This is a traditional method of serving lobster which is extremely delicious. If possible make this dish with a raw lobster, that is one which has been killed just before cooking by plunging a sharp instrument into the cross on the head. However, a lightly cooked lobster can be used and will still be extremely good.
This is my version of Eggs Benedict which is a poached egg served on a crispy potato cake that gets baked in the oven slice of brioche and a warm butter sauce, which is much lighter than Hollandaise. It is also fantastic served with slices of hand carved cooked ham or crispy bacon.
This soup is a great favourite in the spring when the nettles are young. Nettles are full of minerals and vitamins which purify the blood. In the country, nettle tea was also drunk, made by pouring boiling water over chopped nettles, boiling for about 15 minutes, then straining and adding milk and sugar. This was often given to children who had measles. It is said to have been a favourite of St Columcille. Nettle soup is still served in some hotels in Ireland; this recipe is from Declan Ryan, who was chef-proprietor of the much-starred Arbutus Lodge, Cork - sadly no longer in existence. Use gloves and a scissors when cutting the nettles. Do not gather them from sprayed verges or after the end of May as they will be too tough.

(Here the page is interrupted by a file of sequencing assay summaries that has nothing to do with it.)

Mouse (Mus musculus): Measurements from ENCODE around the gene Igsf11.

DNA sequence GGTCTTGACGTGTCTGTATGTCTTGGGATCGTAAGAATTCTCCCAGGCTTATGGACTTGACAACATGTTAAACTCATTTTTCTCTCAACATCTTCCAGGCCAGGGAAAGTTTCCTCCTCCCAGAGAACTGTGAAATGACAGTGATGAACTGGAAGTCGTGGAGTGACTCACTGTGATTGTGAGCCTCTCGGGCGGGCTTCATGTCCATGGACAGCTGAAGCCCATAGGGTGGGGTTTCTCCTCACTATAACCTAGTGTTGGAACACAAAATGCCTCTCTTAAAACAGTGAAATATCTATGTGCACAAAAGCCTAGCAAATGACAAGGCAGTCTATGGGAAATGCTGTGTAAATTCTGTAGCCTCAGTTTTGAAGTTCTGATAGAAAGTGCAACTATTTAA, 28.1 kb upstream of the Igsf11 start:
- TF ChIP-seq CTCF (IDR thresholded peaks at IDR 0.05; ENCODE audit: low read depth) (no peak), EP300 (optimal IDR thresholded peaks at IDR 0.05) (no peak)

I have a special place in my heart for ham hocks. Certainly, not the most attractive ingredient to hold a fondness for, but I put it down to my inner cheapskate. I love the idea that for very little money you can produce something delicious. This ham hock recipe doesn't use gelatin, but if you prefer a firmer setting you could add a leaf of gelatin to the cooking liquid once the ham hocks are cooked. You can also make the terrine in individual Kilner jars to serve.